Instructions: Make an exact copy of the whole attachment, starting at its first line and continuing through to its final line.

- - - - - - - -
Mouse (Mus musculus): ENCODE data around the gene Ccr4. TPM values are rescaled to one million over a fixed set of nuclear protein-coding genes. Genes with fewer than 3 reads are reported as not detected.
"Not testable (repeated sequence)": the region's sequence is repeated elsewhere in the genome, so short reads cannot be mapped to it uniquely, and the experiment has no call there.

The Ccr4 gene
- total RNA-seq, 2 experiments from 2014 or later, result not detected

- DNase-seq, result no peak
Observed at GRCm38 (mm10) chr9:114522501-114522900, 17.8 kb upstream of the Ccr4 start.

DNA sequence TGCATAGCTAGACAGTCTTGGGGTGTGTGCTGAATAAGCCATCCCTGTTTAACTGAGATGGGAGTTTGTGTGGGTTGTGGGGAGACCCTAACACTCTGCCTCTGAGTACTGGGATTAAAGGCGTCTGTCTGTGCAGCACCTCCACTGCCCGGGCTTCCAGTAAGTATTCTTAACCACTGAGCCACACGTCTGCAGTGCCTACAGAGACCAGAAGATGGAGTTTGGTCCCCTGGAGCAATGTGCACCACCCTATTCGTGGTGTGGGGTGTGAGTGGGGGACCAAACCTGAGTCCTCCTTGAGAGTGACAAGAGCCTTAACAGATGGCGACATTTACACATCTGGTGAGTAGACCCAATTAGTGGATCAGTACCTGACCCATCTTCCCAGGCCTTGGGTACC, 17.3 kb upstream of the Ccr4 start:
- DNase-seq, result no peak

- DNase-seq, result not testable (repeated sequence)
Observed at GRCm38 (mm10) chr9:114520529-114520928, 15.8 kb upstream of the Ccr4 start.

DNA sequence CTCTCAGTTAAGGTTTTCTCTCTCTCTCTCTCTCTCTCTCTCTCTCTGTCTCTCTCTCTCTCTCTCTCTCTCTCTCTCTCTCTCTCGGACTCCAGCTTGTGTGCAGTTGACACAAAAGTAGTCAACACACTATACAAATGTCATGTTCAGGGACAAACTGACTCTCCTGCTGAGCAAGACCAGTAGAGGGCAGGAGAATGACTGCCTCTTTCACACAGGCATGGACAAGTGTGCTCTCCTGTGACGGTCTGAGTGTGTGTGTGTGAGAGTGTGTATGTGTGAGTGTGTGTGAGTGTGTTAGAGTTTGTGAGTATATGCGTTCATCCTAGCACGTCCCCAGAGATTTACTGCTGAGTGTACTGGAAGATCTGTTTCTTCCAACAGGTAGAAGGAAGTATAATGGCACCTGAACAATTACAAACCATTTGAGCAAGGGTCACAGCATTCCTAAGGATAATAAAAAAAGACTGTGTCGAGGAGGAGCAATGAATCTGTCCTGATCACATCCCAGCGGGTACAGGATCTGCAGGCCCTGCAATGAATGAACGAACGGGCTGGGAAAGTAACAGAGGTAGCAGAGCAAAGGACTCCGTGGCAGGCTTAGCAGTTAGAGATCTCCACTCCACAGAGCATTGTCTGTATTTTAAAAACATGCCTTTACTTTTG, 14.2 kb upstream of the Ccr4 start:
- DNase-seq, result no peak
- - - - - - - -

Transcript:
Mouse (Mus musculus): ENCODE data around the gene Ccr4. TPM values are rescaled to one million over a fixed set of nuclear protein-coding genes. Genes with fewer than 3 reads are reported as not detected.
"Not testable (repeated sequence)": the region's sequence is repeated elsewhere in the genome, so short reads cannot be mapped to it uniquely, and the experiment has no call there.

The Ccr4 gene
- total RNA-seq, 2 experiments from 2014 or later, result not detected

- DNase-seq, result no peak
Observed at GRCm38 (mm10) chr9:114522501-114522900, 17.8 kb upstream of the Ccr4 start.

DNA sequence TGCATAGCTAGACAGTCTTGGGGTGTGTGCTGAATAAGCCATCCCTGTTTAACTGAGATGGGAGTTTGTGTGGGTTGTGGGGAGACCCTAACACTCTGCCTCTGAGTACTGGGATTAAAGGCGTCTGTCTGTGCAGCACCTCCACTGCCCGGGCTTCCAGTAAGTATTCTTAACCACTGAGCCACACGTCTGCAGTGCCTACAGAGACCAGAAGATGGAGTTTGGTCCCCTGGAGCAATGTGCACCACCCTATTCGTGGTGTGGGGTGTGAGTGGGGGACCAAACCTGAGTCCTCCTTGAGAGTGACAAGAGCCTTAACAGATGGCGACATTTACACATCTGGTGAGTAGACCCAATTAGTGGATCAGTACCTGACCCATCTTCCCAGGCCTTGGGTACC, 17.3 kb upstream of the Ccr4 start:
- DNase-seq, result no peak

- DNase-seq, result not testable (repeated sequence)
Observed at GRCm38 (mm10) chr9:114520529-114520928, 15.8 kb upstream of the Ccr4 start.

DNA sequence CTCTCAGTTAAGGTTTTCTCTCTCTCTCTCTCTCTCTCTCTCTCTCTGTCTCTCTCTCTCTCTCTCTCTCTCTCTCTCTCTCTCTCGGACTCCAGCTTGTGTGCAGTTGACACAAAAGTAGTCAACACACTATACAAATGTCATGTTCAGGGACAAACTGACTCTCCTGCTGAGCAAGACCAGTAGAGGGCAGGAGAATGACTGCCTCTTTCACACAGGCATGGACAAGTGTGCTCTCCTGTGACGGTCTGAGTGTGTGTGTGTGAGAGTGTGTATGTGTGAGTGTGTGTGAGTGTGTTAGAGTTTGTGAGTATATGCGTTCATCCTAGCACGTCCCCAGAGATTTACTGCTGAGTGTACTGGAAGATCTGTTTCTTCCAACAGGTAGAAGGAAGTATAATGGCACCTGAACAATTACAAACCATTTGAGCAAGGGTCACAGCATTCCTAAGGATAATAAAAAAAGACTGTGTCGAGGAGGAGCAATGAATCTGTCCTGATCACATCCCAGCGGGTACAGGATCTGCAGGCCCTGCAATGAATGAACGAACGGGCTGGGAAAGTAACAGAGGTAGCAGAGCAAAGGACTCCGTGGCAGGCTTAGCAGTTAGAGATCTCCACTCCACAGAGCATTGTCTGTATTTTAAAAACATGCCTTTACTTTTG, 14.2 kb upstream of the Ccr4 start:
- DNase-seq, result no peak